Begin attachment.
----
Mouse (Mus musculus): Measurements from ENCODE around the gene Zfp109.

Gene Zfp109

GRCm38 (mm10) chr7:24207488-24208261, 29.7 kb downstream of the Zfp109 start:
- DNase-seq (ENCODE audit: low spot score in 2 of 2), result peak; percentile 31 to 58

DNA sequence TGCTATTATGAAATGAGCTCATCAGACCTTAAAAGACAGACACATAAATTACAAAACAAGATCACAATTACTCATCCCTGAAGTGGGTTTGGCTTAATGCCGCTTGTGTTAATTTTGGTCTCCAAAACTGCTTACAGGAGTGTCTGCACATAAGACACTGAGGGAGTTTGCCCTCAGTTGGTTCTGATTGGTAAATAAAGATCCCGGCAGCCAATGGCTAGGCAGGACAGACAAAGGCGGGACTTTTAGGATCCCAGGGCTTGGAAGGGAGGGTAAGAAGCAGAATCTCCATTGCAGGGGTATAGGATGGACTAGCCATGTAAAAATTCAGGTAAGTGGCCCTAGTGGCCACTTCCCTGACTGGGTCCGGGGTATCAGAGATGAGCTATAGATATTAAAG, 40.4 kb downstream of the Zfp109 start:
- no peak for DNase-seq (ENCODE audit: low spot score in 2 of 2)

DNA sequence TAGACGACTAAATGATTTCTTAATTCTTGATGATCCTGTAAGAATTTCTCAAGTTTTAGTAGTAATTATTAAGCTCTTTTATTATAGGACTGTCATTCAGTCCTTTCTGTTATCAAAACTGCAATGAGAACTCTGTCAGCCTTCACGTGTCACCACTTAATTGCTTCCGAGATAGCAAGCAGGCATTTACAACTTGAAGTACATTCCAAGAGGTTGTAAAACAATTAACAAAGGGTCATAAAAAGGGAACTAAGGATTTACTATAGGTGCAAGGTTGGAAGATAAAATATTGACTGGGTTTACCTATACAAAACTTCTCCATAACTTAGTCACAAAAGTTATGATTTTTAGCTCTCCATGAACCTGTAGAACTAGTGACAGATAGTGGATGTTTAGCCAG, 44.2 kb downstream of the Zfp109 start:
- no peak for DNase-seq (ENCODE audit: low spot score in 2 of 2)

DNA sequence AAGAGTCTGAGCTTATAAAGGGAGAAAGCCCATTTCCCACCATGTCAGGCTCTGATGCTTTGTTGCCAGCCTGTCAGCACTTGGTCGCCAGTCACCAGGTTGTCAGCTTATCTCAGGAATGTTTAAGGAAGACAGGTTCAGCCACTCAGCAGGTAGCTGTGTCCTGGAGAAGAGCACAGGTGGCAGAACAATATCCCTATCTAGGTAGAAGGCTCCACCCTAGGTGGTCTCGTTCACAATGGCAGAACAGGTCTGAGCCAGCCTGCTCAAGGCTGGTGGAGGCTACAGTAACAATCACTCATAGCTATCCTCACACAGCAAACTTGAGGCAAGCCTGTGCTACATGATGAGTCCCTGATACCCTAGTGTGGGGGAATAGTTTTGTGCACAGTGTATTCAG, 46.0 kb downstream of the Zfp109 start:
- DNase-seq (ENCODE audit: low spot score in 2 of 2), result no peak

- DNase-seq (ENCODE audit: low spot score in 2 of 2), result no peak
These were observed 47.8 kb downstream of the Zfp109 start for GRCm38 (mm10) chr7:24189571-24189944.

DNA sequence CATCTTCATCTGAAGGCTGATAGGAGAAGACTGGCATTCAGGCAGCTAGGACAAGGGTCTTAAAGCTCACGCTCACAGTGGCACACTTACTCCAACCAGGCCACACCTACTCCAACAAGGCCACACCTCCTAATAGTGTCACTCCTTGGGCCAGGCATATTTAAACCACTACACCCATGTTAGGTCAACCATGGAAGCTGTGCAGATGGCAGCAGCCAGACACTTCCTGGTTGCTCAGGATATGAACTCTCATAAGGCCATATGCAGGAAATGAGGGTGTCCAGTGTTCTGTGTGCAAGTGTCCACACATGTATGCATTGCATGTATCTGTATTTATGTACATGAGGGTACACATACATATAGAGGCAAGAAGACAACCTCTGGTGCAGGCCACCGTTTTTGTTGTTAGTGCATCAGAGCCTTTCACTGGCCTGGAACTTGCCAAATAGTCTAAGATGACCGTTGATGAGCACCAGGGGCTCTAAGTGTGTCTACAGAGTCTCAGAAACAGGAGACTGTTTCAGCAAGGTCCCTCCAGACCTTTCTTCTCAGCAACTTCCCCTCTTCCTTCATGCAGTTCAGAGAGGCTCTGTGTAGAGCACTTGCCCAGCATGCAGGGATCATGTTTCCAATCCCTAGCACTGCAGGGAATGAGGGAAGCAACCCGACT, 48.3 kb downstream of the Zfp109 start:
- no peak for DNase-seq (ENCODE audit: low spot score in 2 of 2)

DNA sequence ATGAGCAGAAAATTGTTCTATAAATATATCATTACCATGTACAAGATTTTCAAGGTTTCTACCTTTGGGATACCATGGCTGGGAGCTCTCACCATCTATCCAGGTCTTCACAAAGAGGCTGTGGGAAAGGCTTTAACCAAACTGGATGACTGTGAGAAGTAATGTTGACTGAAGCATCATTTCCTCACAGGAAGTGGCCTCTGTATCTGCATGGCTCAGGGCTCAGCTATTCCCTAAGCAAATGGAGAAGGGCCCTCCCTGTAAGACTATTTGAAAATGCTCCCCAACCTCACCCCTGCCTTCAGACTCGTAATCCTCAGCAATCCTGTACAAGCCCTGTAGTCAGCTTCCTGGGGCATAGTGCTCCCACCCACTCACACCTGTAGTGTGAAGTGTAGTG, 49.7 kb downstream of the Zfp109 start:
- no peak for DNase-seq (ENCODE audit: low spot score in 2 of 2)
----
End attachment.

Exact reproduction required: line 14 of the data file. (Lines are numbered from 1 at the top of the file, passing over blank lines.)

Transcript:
- no peak for DNase-seq (ENCODE audit: low spot score in 2 of 2)